Lon Chaney (April 1, 1883 – August 26, 1930) was an American actor during the age of silent film. He is regarded as one of the most versatile and powerful actors of early cinema, widely renowned for his characterizations of tortured, often grotesque and afflicted characters, and his groundbreaking artistry with makeup. Chaney is known for his starring roles in such silent horror films as The Hunchback of Notre Dame and The Phantom of the Opera. His ability to transform himself using makeup techniques he developed earned him the nickname “The Man of a Thousand Faces.”
Lon Chaney was born Leonidas Frank Chaney in Colorado Springs, Colorado. Both of Chaney’s parents were deaf, and as a child of deaf adults Chaney became skilled in pantomine. He entered a stage career in 1902, and began traveling with popular Vaudeville and theater acts. In 1905, he met and married 16-year-old singer Cleva Creighton and in 1906, their first child and only son, Creighton Chaney (a.k.a. Lon Chaney, Jr.) was born. The Chaneys continued touring, settling in California in 1910.
Between the years 1912 and 1917, Chaney worked under contract for Universal Studios doing bit or character parts. His skill with makeup gained him many parts in the highly competitive casting atmosphere.
By 1917 Chaney was a prominent actor in the studio, but his salary did not reflect this status. After leaving the studio, Chaney struggled for the first year as a character actor. It was not until 1918 when playing a substantial role in William S. Hart’s picture, Riddle Gawne, that Chaney’s talents as a character actor were truly recognized by the industry.
In 1917 Universal presented Chaney, Dorothy Phillips, and William Stowell as a team in The Piper’s Price. In succeeding films, the men alternated playing lover, villain, or other man to the beautiful Phillips. So successful were the films starring this group that Universal produced fourteen films from 1917 to 1919.
In 1919, Chaney had a breakthrough performance as “The Frog” in The Miracle Man. The film displayed not only Chaney’s acting ability, but also his talent as a master of makeup. Critical praise and a gross of over $2 million put Chaney on the map as America’s foremost character actor.
He exhibited great adaptability with make-up in more conventional crime and adventure films, such as The Penalty, in which he played an amputee gangster. Chaney appeared in 10 films directed by Tod Browning, often portraying disguised and/or mutilated characters, including carnival knife-thrower Alonzo the Armless in The Unknown (1927) opposite Joan Crawford. In 1927, Chaney starred in the Tod Browning horror film, London After Midnight, considered one of the most legendary lost films of the era. His final cinema role was a sound remake of his silent classic The Unholy Three (1930), his only “talkie” and the only film in which Chaney utilized his versatile voice. The actor signed a sworn statement declaring that five of the key voices in the film (the ventriloquist, the old woman, a parrot, the dummy and the girl) were his own.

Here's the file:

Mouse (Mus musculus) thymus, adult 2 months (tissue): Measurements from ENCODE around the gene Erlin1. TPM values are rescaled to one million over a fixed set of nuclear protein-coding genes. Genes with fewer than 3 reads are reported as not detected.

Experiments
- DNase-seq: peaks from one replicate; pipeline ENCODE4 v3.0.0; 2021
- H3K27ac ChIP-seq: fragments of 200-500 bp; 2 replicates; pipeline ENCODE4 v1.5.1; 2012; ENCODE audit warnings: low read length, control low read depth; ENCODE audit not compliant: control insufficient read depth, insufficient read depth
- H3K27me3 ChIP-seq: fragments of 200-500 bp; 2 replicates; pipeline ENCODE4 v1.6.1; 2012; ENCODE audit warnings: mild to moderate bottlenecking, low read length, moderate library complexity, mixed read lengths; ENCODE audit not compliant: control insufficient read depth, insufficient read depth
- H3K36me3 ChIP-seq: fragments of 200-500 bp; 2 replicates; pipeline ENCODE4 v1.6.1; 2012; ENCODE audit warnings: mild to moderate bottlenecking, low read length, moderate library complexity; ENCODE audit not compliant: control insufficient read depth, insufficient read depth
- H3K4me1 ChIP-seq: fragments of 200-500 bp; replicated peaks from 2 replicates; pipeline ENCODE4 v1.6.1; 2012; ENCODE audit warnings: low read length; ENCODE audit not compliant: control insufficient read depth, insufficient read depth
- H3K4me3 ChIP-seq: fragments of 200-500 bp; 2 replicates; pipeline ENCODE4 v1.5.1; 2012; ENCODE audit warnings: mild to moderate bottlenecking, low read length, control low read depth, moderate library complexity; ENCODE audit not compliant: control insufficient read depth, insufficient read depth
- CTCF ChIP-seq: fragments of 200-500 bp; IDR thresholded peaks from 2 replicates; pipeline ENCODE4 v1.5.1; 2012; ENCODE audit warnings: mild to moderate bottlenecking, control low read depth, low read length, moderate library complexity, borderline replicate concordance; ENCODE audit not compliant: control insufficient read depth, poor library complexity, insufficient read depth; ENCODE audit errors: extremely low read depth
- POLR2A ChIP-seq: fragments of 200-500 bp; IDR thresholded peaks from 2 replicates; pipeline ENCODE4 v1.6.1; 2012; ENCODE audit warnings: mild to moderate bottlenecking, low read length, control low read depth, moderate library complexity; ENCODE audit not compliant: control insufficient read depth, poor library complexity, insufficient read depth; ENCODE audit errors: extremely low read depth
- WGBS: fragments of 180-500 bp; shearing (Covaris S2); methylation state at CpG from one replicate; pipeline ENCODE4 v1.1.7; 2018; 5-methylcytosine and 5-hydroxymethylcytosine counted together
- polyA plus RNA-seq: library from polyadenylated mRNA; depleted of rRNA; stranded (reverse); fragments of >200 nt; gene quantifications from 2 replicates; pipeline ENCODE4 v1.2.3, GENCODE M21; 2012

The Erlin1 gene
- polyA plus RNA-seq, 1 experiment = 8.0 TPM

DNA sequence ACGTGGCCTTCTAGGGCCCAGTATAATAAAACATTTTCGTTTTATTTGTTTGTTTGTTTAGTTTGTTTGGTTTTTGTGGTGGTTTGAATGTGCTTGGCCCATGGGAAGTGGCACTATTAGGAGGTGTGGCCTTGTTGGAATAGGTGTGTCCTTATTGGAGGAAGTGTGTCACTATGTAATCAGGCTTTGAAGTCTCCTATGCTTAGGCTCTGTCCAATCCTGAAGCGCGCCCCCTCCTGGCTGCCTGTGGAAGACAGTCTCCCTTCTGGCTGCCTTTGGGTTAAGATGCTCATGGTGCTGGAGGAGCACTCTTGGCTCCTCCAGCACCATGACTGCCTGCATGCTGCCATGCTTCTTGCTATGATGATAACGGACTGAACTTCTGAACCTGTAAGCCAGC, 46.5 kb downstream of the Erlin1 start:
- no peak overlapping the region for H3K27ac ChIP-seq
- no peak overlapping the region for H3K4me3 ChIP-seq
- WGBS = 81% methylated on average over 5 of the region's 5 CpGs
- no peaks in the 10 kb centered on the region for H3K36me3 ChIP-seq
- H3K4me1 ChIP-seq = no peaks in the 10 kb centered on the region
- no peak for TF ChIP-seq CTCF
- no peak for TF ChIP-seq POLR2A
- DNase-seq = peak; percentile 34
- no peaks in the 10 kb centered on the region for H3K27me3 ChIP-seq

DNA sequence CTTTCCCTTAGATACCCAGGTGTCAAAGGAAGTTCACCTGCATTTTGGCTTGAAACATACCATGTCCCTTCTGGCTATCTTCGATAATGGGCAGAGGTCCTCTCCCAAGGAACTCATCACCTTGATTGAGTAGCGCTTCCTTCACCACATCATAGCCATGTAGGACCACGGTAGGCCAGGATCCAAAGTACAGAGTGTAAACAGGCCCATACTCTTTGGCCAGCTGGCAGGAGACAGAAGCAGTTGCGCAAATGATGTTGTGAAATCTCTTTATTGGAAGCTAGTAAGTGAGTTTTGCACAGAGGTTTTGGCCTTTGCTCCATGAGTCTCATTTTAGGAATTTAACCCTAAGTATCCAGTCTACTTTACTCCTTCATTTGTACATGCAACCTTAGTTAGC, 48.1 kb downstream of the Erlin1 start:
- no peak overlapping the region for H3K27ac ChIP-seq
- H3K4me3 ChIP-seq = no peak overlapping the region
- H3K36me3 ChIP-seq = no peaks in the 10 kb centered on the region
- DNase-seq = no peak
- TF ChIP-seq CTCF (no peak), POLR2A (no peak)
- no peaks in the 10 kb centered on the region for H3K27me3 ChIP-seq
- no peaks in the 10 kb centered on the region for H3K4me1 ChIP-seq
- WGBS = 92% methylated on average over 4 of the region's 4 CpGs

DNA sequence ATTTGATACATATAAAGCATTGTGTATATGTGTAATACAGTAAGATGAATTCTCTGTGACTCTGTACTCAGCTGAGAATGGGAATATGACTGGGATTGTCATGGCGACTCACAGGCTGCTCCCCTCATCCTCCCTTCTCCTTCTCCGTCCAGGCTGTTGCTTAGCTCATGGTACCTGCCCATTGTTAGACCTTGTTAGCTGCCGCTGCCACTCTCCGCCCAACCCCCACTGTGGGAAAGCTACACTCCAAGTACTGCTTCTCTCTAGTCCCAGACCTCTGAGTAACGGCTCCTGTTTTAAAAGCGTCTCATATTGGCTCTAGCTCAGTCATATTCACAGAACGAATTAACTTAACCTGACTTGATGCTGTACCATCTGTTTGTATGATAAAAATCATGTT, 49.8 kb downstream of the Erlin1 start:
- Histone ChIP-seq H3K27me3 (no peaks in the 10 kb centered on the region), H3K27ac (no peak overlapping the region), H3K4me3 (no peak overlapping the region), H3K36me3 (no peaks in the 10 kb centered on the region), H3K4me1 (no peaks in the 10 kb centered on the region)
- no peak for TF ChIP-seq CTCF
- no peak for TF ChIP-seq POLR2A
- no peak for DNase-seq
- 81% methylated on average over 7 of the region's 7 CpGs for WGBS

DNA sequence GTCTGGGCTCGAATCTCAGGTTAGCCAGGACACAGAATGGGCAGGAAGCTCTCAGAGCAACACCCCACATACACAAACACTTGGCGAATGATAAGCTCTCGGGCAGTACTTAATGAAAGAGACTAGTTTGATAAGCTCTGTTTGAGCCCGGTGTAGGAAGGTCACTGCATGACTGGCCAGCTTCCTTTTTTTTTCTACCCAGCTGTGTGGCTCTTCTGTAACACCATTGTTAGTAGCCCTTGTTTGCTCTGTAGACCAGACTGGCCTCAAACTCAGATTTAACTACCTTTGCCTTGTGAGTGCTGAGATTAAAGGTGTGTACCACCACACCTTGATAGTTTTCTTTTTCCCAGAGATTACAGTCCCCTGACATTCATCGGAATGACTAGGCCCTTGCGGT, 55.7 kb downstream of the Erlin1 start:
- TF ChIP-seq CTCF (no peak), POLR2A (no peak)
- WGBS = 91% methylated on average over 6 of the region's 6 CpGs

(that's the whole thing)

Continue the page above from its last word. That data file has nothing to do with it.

Chaney’s most celebrated roles were that of Quasimodo, the bell ringer of Notre Dame, and Erik, the “Phantom” of the Paris Opera House, Chaney created two of the most grotesquely deformed characters in film history. However, the portrayals sought to elicit a degree of sympathy and pathos among viewers not overwhelmingly terrified or repulsed by the monstrous disfigurements of these victims of fate.
“I wanted to remind people that the lowest types of humanity may have within them the capacity for supreme self-sacrifice,” Chaney wrote in an article published in 1925 in Movie magazine. “The dwarfed, misshapen beggar of the streets may have the noblest ideals. Most of my roles since The Hunchback, such as The Phantom of the Opera, He Who Gets Slapped, The Unholy Three, etc., have carried the theme of self-sacrifice or renunciation. These are the stories which I wish to do.”
In the final five years of his film career (1925–1930), Chaney worked exclusively under contract to MGM, giving some of his most memorable performances. His portrayal of a tough-as-nails marine drill instructor in Tell It to the Marines (1926), one of his favourite films, earned him the affection of the US Marine Corps, who made him their first honorary member from the motion picture industry. He also earned the respect and admiration of numerous aspiring actors, to whom he offered mentoring assistance, and between takes on film sets he was always willing to share his professional observations with the cast and crew.
During the filming of Thunder in the winter of 1929, Chaney developed pneumonia. In late 1929 he was diagnosed with bronchial lung cancer. Despite aggressive treatment, his condition gradually worsened, and seven weeks after the release of the remake of The Unholy Three, he died of a throat hemorrhage. His death was deeply mourned by his family, the film industry and by his fans. The US Marine Corps provided a chaplain and Honour Guard for his funeral. He was interred at Forest Lawn Memorial Park Cemetery, in Glendale, California.